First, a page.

Freya Gilmore | Ep #35 | Is Arthritis triggered by Winter?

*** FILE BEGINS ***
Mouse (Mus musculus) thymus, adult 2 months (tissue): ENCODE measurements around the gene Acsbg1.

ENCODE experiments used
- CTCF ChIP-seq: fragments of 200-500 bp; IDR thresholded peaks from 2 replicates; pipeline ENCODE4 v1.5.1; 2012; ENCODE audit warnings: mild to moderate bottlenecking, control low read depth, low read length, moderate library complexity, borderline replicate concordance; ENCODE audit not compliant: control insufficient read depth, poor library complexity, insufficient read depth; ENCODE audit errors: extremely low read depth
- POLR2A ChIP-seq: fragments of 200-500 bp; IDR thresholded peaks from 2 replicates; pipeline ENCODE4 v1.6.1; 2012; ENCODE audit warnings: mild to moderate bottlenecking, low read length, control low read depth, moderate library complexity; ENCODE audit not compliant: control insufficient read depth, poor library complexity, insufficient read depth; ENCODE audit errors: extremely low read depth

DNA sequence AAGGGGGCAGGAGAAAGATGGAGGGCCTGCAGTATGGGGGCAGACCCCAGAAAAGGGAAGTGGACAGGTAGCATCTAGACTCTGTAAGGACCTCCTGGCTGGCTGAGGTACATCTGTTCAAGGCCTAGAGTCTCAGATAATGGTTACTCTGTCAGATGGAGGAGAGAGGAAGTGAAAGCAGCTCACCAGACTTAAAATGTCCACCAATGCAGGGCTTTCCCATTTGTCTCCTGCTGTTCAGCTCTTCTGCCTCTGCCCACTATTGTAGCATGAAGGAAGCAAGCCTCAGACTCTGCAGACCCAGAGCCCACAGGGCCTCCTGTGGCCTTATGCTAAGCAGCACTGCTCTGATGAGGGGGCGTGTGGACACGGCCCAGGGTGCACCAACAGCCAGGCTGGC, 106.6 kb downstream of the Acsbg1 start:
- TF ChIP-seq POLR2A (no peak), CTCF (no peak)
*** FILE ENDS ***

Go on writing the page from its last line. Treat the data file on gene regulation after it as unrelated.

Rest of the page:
hi everyone today we have freya a licensed and qualified osteopathic practitioner who specializes in osteoarthritis and she practices in little buckinghamshire clinic uh based in la